119 We might have risen to Rafael, I and you!
120 Nay, Love, you did give all I asked, I think--
121 More than I merit, yes, by many times.
122 But had you--oh, with the same perfect brow,
123 And perfect eyes, and more than perfect mouth,
124 And the low voice my soul hears, as a bird
125 The fowler's pipe, and follows to the snare --
126 Had you, with these the same, but brought a mind!
127 Some women do so. Had the mouth there urged
128 "God and the glory! never care for gain.
129 "The present by the future, what is that?
130 "Live for fame, side by side with Agnolo!
131 "Rafael is waiting: up to God, all three!"
132 I might have done it for you. So it seems:
133 Perhaps not. All is as God over-rules.
134 Beside, incentives come from the soul's self;
135 The rest avail not. Why do I need you?
136 What wife had Rafael, or has Agnolo?
137 In this world, who can do a thing, will not;
138 And who would do it, cannot, I perceive:
139 Yet the will's somewhat--somewhat, too, the power--
140 And thus we half-men struggle. At the end,
141 God, I conclude, compensates, punishes.
142 'Tis safer for me, if the award be strict,
143 That I am something underrated here,
144 Poor this long while, despised, to speak the truth.
145 I dared not, do you know, leave home all day,
146 For fear of chancing on the Paris lords.
147 The best is when they pass and look aside;
148 But they speak sometimes; I must bear it all.
149 Well may they speak! That Francis, that first
150 And that long festal year at Fontainebleau!
151 I surely then could sometimes leave the ground,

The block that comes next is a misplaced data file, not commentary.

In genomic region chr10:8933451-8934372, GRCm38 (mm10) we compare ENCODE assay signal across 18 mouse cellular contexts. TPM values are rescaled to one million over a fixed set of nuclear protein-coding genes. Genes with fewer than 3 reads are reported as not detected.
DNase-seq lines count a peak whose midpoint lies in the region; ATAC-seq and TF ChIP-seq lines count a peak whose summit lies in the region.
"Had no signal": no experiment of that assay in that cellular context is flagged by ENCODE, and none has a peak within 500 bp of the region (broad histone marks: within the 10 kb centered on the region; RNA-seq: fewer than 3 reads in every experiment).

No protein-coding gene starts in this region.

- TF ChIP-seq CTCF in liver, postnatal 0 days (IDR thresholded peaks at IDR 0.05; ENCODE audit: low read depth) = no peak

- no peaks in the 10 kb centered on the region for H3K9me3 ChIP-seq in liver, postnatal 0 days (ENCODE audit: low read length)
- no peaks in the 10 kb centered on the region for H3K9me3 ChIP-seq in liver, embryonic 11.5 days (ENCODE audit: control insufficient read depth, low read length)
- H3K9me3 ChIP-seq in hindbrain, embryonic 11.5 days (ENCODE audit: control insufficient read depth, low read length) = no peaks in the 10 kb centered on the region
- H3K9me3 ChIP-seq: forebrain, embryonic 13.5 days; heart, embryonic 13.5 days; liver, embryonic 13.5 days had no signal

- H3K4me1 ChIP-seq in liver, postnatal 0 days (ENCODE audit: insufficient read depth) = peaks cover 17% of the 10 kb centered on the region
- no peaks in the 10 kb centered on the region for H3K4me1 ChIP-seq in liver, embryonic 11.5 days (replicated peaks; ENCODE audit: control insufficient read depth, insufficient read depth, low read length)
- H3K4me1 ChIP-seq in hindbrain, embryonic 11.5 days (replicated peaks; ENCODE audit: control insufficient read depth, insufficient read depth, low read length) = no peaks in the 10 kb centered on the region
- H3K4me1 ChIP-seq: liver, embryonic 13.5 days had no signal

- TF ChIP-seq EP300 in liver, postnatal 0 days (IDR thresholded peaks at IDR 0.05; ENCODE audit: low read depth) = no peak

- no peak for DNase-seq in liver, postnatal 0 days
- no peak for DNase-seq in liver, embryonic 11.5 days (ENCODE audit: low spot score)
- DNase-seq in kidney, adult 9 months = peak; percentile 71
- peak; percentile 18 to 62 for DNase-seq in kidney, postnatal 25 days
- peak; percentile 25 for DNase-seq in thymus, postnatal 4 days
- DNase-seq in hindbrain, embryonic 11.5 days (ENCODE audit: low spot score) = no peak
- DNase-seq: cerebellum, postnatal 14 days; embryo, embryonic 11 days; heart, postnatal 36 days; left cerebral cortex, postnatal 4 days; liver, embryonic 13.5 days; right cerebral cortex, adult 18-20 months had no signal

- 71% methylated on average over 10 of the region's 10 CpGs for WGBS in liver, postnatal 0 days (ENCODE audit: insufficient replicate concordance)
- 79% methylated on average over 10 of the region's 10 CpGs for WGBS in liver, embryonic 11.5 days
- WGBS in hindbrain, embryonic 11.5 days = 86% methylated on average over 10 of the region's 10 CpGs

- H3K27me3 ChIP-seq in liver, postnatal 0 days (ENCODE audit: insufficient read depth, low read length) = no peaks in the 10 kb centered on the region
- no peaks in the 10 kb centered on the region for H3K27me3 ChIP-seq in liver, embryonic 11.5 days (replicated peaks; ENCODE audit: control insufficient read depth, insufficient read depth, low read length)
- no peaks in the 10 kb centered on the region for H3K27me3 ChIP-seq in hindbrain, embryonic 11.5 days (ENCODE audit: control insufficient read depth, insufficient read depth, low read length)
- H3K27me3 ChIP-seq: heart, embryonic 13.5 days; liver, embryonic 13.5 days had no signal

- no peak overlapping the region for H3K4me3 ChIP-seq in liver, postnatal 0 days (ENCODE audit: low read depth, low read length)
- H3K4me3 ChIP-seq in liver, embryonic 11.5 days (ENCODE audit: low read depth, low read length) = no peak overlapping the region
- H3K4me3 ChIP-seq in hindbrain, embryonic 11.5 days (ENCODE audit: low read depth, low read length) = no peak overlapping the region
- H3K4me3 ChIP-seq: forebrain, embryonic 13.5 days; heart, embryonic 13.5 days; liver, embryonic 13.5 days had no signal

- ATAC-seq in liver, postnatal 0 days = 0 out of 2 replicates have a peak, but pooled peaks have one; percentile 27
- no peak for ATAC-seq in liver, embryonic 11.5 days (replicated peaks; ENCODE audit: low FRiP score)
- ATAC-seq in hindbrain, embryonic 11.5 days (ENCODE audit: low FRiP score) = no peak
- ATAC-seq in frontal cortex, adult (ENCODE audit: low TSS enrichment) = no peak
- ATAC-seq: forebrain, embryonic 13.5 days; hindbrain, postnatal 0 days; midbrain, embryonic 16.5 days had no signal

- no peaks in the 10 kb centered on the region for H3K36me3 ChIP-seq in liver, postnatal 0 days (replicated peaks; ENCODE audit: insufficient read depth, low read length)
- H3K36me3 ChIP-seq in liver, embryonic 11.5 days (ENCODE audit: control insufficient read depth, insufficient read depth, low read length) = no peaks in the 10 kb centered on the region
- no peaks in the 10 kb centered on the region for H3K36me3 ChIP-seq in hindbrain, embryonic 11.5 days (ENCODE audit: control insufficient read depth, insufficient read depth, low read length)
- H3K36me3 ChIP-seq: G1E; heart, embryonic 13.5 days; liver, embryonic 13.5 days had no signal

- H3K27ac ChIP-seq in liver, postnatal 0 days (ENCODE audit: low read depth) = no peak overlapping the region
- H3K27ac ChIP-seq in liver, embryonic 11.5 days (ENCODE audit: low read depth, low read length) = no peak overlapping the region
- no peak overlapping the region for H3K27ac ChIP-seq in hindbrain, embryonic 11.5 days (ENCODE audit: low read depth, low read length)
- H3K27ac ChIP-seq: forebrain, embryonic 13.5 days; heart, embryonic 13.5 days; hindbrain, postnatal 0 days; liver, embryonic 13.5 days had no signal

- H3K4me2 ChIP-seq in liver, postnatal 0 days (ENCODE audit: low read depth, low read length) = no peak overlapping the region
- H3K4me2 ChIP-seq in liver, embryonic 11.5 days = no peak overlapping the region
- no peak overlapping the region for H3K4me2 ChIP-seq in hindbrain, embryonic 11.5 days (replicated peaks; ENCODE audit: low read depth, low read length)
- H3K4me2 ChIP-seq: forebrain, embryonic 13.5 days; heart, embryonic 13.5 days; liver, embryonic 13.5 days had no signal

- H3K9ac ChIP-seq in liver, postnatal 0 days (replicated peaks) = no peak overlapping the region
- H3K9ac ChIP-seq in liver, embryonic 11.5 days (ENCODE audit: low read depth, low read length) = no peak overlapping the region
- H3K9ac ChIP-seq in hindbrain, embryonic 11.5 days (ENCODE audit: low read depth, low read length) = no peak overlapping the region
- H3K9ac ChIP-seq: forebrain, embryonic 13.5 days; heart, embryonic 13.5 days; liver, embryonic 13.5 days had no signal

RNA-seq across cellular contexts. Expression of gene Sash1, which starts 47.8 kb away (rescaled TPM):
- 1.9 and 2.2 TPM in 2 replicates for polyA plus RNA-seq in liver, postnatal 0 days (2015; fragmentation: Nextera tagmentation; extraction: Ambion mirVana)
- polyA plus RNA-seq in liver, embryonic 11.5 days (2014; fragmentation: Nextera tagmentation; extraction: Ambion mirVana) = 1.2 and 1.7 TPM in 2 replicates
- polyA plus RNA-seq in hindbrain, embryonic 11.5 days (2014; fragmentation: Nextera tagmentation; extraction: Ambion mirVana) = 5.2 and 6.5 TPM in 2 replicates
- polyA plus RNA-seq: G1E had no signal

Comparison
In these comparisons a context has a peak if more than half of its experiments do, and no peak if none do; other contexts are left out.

152 Put on the glory, Rafael's daily wear,
153 In that humane great monarch's golden look,--
154 One finger in his beard or twisted curl
155 Over his mouth's good mark that made the smile,
156 One arm about my shoulder, round my neck,
157 The jingle of his gold chain in my ear,
158 I painting proudly with his breath on me,
159 All his court round him, seeing with his eyes,
160 Such frank French eyes, and such a fire of souls
161 Profuse, my
hand kept plying by those hearts,--
best of all, this, this, this face beyond,
in the background, waiting on my work,
crown the issue with a last reward!
165 A good time, was it not, my kingly days?
166 And had you not grown restless... but I know--
167 'Tis done and past: 'twas right, my instinct said:
168 Too live the life grew, golden and not grey,
169 And I'm the weak-eyed bat no sun should tempt
170 Out of the grange whose four walls make his world.
171 How could it end in any other way?
172 You called me, and I came home to your heart.
173 The triumph was--to reach and stay there; since
174 I reached it ere the triumph, what is lost?
175 Let my hands frame your face in your hair's gold,
176 You beautiful Lucrezia that are mine!
177 "Rafael did this, Andrea painted that;
178 "The Roman's is the better when you pray,
179 "But still the other's Virgin was his wife--"
180 Men will excuse me. I am glad to judge
181 Both pictures in your presence; clearer grows
182 My better fortune, I resolve to think.
183 For, do you know, Lucrezia, as God lives,
184 Said one day Agnolo, his very self,
185 To Rafael . . . I have known it all these years . . .